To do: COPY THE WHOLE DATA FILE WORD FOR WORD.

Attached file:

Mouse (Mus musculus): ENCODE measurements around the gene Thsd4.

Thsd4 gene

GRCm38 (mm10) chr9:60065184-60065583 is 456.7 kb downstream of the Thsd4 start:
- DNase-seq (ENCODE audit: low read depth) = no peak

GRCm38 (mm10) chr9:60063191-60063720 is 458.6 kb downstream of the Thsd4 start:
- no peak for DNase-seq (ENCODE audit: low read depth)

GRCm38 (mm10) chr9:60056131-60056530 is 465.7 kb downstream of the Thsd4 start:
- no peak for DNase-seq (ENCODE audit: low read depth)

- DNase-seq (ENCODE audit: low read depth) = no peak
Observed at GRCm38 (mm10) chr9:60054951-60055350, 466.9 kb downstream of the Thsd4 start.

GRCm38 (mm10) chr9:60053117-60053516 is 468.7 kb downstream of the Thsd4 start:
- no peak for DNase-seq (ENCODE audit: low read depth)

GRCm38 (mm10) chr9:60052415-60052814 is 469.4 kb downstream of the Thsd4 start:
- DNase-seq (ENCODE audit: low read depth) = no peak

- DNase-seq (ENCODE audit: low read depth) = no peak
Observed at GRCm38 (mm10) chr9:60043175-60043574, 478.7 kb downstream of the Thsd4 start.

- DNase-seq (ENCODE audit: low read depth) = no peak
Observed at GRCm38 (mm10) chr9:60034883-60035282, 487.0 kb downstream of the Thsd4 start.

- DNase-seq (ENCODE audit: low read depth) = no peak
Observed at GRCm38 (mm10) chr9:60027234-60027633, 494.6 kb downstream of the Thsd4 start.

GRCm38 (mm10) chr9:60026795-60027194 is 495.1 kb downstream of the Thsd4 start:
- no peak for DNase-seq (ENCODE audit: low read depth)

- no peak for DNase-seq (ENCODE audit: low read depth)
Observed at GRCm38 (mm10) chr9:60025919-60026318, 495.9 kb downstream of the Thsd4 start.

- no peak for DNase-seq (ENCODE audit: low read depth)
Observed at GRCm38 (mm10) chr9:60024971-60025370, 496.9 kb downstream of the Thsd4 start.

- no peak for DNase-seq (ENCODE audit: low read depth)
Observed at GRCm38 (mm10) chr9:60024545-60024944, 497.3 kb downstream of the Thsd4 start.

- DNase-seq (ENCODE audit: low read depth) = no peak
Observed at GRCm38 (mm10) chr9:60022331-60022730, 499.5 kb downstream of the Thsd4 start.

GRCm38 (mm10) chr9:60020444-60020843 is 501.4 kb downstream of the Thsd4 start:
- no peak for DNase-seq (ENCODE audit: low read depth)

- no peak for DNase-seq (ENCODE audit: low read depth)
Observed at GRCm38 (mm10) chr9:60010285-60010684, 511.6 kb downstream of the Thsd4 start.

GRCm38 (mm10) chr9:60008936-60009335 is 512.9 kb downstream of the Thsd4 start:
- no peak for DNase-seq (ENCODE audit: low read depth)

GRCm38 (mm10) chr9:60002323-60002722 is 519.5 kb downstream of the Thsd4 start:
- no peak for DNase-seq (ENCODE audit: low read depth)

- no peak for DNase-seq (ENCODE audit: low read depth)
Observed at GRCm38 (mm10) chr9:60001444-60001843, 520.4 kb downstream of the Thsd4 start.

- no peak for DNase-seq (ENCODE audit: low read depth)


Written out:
Mouse (Mus musculus): ENCODE measurements around the gene Thsd4.

Thsd4 gene

GRCm38 (mm10) chr9:60065184-60065583 is 456.7 kb downstream of the Thsd4 start:
- DNase-seq (ENCODE audit: low read depth) = no peak

GRCm38 (mm10) chr9:60063191-60063720 is 458.6 kb downstream of the Thsd4 start:
- no peak for DNase-seq (ENCODE audit: low read depth)

GRCm38 (mm10) chr9:60056131-60056530 is 465.7 kb downstream of the Thsd4 start:
- no peak for DNase-seq (ENCODE audit: low read depth)

- DNase-seq (ENCODE audit: low read depth) = no peak
Observed at GRCm38 (mm10) chr9:60054951-60055350, 466.9 kb downstream of the Thsd4 start.

GRCm38 (mm10) chr9:60053117-60053516 is 468.7 kb downstream of the Thsd4 start:
- no peak for DNase-seq (ENCODE audit: low read depth)

GRCm38 (mm10) chr9:60052415-60052814 is 469.4 kb downstream of the Thsd4 start:
- DNase-seq (ENCODE audit: low read depth) = no peak

- DNase-seq (ENCODE audit: low read depth) = no peak
Observed at GRCm38 (mm10) chr9:60043175-60043574, 478.7 kb downstream of the Thsd4 start.

- DNase-seq (ENCODE audit: low read depth) = no peak
Observed at GRCm38 (mm10) chr9:60034883-60035282, 487.0 kb downstream of the Thsd4 start.

- DNase-seq (ENCODE audit: low read depth) = no peak
Observed at GRCm38 (mm10) chr9:60027234-60027633, 494.6 kb downstream of the Thsd4 start.

GRCm38 (mm10) chr9:60026795-60027194 is 495.1 kb downstream of the Thsd4 start:
- no peak for DNase-seq (ENCODE audit: low read depth)

- no peak for DNase-seq (ENCODE audit: low read depth)
Observed at GRCm38 (mm10) chr9:60025919-60026318, 495.9 kb downstream of the Thsd4 start.

- no peak for DNase-seq (ENCODE audit: low read depth)
Observed at GRCm38 (mm10) chr9:60024971-60025370, 496.9 kb downstream of the Thsd4 start.

- no peak for DNase-seq (ENCODE audit: low read depth)
Observed at GRCm38 (mm10) chr9:60024545-60024944, 497.3 kb downstream of the Thsd4 start.

- DNase-seq (ENCODE audit: low read depth) = no peak
Observed at GRCm38 (mm10) chr9:60022331-60022730, 499.5 kb downstream of the Thsd4 start.

GRCm38 (mm10) chr9:60020444-60020843 is 501.4 kb downstream of the Thsd4 start:
- no peak for DNase-seq (ENCODE audit: low read depth)

- no peak for DNase-seq (ENCODE audit: low read depth)
Observed at GRCm38 (mm10) chr9:60010285-60010684, 511.6 kb downstream of the Thsd4 start.

GRCm38 (mm10) chr9:60008936-60009335 is 512.9 kb downstream of the Thsd4 start:
- no peak for DNase-seq (ENCODE audit: low read depth)

GRCm38 (mm10) chr9:60002323-60002722 is 519.5 kb downstream of the Thsd4 start:
- no peak for DNase-seq (ENCODE audit: low read depth)

- no peak for DNase-seq (ENCODE audit: low read depth)
Observed at GRCm38 (mm10) chr9:60001444-60001843, 520.4 kb downstream of the Thsd4 start.

- no peak for DNase-seq (ENCODE audit: low read depth)